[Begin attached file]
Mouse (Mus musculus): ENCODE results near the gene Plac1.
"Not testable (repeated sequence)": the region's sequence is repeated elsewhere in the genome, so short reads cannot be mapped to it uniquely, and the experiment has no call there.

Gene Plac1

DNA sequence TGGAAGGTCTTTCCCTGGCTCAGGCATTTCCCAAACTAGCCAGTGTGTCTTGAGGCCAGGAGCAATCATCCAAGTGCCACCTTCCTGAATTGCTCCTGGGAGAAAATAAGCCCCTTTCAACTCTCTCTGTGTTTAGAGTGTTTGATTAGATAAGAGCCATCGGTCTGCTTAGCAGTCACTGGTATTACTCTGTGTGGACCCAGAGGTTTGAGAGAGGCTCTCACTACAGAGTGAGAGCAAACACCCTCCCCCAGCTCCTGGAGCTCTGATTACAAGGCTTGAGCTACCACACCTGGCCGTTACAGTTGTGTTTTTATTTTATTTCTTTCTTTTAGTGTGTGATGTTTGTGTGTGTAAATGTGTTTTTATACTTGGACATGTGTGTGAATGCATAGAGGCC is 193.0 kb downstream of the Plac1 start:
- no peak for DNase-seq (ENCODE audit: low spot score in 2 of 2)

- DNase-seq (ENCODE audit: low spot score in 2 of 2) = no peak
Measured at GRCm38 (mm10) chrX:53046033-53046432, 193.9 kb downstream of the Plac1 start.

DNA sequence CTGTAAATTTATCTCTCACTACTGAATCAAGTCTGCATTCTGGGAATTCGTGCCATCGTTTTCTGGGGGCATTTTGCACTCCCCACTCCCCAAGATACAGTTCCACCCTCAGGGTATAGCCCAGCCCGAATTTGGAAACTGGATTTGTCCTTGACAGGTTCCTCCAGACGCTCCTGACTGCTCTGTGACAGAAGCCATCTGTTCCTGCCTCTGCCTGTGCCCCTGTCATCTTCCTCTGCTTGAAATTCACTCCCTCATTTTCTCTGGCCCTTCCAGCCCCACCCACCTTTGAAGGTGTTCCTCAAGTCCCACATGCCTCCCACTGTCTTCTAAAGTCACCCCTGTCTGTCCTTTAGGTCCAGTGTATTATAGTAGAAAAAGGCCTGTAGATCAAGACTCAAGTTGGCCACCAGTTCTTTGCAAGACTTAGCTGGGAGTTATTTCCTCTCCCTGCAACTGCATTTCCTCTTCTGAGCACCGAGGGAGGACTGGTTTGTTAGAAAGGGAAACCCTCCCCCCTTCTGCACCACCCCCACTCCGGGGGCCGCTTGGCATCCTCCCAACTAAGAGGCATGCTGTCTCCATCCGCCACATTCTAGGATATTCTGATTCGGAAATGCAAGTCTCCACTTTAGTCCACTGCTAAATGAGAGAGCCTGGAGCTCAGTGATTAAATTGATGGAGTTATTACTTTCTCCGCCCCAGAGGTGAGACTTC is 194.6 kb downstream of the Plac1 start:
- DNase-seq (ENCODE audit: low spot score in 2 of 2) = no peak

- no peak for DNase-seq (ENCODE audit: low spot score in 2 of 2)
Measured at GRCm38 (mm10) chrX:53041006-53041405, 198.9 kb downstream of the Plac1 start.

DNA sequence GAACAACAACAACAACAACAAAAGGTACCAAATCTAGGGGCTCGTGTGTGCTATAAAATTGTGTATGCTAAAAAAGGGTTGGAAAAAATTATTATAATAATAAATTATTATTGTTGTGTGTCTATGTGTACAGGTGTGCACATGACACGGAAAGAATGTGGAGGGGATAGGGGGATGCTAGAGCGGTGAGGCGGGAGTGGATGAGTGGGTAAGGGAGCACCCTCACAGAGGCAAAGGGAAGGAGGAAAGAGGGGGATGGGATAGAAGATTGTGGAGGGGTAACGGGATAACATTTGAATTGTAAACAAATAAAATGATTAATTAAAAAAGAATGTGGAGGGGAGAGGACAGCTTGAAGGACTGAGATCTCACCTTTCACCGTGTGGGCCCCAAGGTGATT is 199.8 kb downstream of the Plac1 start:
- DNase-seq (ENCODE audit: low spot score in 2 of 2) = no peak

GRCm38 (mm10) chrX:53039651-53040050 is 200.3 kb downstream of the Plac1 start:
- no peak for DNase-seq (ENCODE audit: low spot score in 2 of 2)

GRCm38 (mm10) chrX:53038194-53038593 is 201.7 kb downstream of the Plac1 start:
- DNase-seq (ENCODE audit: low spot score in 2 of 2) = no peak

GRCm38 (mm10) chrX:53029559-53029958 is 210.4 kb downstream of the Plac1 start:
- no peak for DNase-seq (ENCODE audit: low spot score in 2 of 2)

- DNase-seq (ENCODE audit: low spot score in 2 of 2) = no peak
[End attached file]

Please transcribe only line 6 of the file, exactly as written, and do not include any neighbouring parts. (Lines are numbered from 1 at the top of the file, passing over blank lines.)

- DNase-seq (ENCODE audit: low spot score in 2 of 2) = no peak